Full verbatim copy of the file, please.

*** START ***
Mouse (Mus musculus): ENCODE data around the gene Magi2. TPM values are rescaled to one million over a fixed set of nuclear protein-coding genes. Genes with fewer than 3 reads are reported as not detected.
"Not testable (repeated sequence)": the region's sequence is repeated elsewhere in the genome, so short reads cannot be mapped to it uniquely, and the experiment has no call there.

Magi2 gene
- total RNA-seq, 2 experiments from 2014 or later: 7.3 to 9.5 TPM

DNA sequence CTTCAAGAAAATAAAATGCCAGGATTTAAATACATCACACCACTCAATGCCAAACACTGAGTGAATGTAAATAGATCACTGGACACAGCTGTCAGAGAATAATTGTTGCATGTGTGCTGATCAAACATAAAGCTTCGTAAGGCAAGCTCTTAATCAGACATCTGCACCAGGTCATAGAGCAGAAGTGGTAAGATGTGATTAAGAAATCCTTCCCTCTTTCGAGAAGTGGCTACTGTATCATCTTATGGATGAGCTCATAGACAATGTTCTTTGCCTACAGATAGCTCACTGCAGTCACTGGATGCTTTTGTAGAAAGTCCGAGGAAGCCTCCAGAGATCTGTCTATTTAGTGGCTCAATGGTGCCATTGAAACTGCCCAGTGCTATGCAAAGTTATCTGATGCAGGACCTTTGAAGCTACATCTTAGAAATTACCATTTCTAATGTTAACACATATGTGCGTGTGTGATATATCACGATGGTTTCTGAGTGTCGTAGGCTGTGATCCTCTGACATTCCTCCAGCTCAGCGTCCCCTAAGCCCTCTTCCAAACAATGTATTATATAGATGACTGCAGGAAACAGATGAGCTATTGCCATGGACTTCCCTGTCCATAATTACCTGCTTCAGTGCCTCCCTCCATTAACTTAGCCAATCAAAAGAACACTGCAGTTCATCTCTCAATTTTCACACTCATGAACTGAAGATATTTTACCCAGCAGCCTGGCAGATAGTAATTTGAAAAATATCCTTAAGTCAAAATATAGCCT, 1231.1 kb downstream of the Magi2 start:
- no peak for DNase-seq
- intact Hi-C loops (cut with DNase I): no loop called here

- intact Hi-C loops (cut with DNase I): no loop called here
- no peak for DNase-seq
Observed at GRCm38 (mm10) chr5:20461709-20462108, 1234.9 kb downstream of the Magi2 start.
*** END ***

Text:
Mouse (Mus musculus): ENCODE data around the gene Magi2. TPM values are rescaled to one million over a fixed set of nuclear protein-coding genes. Genes with fewer than 3 reads are reported as not detected.
"Not testable (repeated sequence)": the region's sequence is repeated elsewhere in the genome, so short reads cannot be mapped to it uniquely, and the experiment has no call there.

Magi2 gene
- total RNA-seq, 2 experiments from 2014 or later: 7.3 to 9.5 TPM

DNA sequence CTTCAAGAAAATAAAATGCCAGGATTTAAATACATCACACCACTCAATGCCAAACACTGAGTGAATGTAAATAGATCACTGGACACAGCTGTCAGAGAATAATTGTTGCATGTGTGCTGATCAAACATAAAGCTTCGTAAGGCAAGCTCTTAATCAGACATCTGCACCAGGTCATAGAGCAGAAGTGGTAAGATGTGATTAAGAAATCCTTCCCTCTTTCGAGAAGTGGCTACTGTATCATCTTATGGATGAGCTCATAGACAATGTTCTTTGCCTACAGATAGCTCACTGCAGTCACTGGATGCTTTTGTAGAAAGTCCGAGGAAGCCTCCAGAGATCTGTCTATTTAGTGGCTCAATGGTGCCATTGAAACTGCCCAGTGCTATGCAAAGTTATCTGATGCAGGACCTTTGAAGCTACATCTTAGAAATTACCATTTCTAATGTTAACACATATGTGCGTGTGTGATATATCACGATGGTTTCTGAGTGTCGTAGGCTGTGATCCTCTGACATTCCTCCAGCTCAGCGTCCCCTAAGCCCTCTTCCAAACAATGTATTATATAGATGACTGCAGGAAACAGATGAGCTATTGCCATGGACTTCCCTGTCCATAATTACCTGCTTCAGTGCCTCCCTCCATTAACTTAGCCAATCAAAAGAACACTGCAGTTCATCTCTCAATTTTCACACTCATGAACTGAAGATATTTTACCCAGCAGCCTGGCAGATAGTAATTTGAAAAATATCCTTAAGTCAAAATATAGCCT, 1231.1 kb downstream of the Magi2 start:
- no peak for DNase-seq
- intact Hi-C loops (cut with DNase I): no loop called here

- intact Hi-C loops (cut with DNase I): no loop called here
- no peak for DNase-seq
Observed at GRCm38 (mm10) chr5:20461709-20462108, 1234.9 kb downstream of the Magi2 start.